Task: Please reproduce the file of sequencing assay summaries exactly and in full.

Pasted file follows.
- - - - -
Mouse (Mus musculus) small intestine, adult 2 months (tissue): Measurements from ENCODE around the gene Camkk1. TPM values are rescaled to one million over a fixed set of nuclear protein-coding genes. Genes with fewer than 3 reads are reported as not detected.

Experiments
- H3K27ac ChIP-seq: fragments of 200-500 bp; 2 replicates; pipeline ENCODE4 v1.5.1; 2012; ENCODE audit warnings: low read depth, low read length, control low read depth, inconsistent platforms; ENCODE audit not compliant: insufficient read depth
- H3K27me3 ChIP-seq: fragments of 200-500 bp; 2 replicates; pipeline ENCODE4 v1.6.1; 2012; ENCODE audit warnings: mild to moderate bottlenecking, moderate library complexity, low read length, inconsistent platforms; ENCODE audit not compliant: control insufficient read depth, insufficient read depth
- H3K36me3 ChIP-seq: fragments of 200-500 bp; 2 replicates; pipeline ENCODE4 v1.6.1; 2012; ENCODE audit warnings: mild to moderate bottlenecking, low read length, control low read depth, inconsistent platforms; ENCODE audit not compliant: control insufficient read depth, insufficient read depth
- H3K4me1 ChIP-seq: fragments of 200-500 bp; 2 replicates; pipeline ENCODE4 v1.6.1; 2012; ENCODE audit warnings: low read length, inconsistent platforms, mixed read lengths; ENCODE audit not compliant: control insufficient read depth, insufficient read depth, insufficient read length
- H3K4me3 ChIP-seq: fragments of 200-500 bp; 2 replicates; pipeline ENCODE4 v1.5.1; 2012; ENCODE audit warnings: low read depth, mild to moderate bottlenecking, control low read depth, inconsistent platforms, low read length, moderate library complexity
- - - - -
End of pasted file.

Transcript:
Mouse (Mus musculus) small intestine, adult 2 months (tissue): Measurements from ENCODE around the gene Camkk1. TPM values are rescaled to one million over a fixed set of nuclear protein-coding genes. Genes with fewer than 3 reads are reported as not detected.

Experiments
- H3K27ac ChIP-seq: fragments of 200-500 bp; 2 replicates; pipeline ENCODE4 v1.5.1; 2012; ENCODE audit warnings: low read depth, low read length, control low read depth, inconsistent platforms; ENCODE audit not compliant: insufficient read depth
- H3K27me3 ChIP-seq: fragments of 200-500 bp; 2 replicates; pipeline ENCODE4 v1.6.1; 2012; ENCODE audit warnings: mild to moderate bottlenecking, moderate library complexity, low read length, inconsistent platforms; ENCODE audit not compliant: control insufficient read depth, insufficient read depth
- H3K36me3 ChIP-seq: fragments of 200-500 bp; 2 replicates; pipeline ENCODE4 v1.6.1; 2012; ENCODE audit warnings: mild to moderate bottlenecking, low read length, control low read depth, inconsistent platforms; ENCODE audit not compliant: control insufficient read depth, insufficient read depth
- H3K4me1 ChIP-seq: fragments of 200-500 bp; 2 replicates; pipeline ENCODE4 v1.6.1; 2012; ENCODE audit warnings: low read length, inconsistent platforms, mixed read lengths; ENCODE audit not compliant: control insufficient read depth, insufficient read depth, insufficient read length
- H3K4me3 ChIP-seq: fragments of 200-500 bp; 2 replicates; pipeline ENCODE4 v1.5.1; 2012; ENCODE audit warnings: low read depth, mild to moderate bottlenecking, control low read depth, inconsistent platforms, low read length, moderate library complexity